The language Republicans use to describe the situation is the same as that used by the anti-immigration group Federation for American Immigration Reform, which in a January 21, 2021, press release accused Biden of “inducing an immigration and border crisis.”
The federation has been designated a hate group by the Southern Poverty Law Center, which noted:”FAIR leaders have ties to white supremacist groups and eugenicists and have made many racist statements. Its advertisements have been rejected because of racist content.”
As part of their ongoing attacks on Biden over immigration policy, many Republicans in Congress recently promoted a hoax, heavily featured on Fox News, that homeless veterans had been displaced from housing in hotels in New York state to make room for asylum seekers.
In a tweet responding to the false story, Speaker Kevin McCarthy said that it had occurred due to Biden’s “open-border policies.” McCarthy has not mentioned the hoax since the original story was disproven, and his inaccurate tweet was not deleted.
Reprinted with permission from The American Independent
Lice so severe that even kerosene couldn’t kill them. Shoeless feet padding aimlessly. Gross malnourishment.
That’s how people described the Yellow Hammers, a semi-isolated colony of the ostracized and downtrodden in Illinois that developed during the Reconstruction Era.
The history of the Yellow Hammers is murky. As the legend goes, a Colonel Brodie of the Civil War — it doesn’t include a first name — came home to Alabama, the Yellowhammer State, and relocated to Wilmington, Illinois where he purchased several acres of wooded land and invited anyone from his home state to come live on it, creating essentially an encampment people called “Brodie’s Woods.” Those people who relocated to Wilmington from Alabama were impoverished, almost permanently, and made pariahs in the community as they huddled on Brodie’s land.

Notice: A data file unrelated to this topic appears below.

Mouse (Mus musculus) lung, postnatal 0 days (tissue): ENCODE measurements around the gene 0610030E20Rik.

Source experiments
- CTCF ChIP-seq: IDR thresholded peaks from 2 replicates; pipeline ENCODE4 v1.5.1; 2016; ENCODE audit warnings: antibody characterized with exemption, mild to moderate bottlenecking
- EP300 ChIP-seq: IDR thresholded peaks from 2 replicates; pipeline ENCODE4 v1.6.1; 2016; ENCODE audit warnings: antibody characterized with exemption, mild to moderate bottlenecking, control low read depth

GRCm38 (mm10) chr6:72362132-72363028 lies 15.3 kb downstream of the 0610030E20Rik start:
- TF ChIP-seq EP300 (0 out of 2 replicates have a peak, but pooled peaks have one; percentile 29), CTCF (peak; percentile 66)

The pariahs’ poverty prevented those among them who were employed from purchasing their own equipment so they used company tools — when they were able to work — whose handles were painted yellow.
These stories, reported by a high school student, can’t be confirmed. First, the only nineteenth century colonel named Brodie was about 12 years old when the Civil War started. One William Brodie from Alabama fought in the Civil War but there’s no record of his being a colonel. A now defunct local Chicago newspaper, the Surburbanite Economist, reported in 1970 that an area of Wilmington, Illinois was known as Brodie’s Woods, but that’s one of very few verifiable mentions of the area.
The more likely story of the root of Yellowhammer is that a cavalry of soldiers from Huntsville went to Kentucky during the Civil War to aid Gen. Nathan Bedford Forrest’s — history will call him both a Grand Wizard of the Ku Klux Klan and an innovative warrior — Company A of the Confederate Army. They wore new sharp gray uniforms adorned with brilliant yellow trim. A Confederate soldier in tatters said they looked like the bird the yellowhammer, a type of woodpecker, which was made Alabama’s state bird in 1927. The Yellowhammers ended up becoming valuable team members; they supported several of Gen. Forrest’s victories, one of which frustrated Gen. Ulysses Grant’s Vicksburg Campaign.
That the history of the Yellow Hammers is so hard to pin down says quite a bit about the state today; tracing what really happens proves difficult. Even though Alabama media tries to cover events inside the prisons, the state of news in 2023 dictates that coverage isn’t as complete as anyone would like.
Just as the history of the Yellowhammers is unclear, the view into Alabama’s prisons is muddied by the Alabama Department of Corrections (ADOC) and its commitment to opacity. The officials who run that system do not like looksies. Early this year, ADOC stopped releasing the number of in-custody deaths on a monthly basis, ostensibly because there were so many that they either couldn’t keep up or didn’t want to be embarrassed by their inability to protect the state's wards.